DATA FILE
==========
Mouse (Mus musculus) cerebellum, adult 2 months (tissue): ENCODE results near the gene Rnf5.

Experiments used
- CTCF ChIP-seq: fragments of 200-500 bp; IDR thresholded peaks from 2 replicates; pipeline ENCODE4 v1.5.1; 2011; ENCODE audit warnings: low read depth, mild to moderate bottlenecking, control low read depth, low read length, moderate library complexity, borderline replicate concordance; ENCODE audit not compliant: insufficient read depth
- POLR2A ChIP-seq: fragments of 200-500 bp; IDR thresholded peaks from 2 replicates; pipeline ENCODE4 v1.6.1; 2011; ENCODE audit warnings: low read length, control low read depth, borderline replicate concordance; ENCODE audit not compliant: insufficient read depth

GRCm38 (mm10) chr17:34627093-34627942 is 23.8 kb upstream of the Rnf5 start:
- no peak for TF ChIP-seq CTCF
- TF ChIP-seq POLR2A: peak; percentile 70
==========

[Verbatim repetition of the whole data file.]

Mouse (Mus musculus) cerebellum, adult 2 months (tissue): ENCODE results near the gene Rnf5.

Experiments used
- CTCF ChIP-seq: fragments of 200-500 bp; IDR thresholded peaks from 2 replicates; pipeline ENCODE4 v1.5.1; 2011; ENCODE audit warnings: low read depth, mild to moderate bottlenecking, control low read depth, low read length, moderate library complexity, borderline replicate concordance; ENCODE audit not compliant: insufficient read depth
- POLR2A ChIP-seq: fragments of 200-500 bp; IDR thresholded peaks from 2 replicates; pipeline ENCODE4 v1.6.1; 2011; ENCODE audit warnings: low read length, control low read depth, borderline replicate concordance; ENCODE audit not compliant: insufficient read depth

GRCm38 (mm10) chr17:34627093-34627942 is 23.8 kb upstream of the Rnf5 start:
- no peak for TF ChIP-seq CTCF
- TF ChIP-seq POLR2A: peak; percentile 70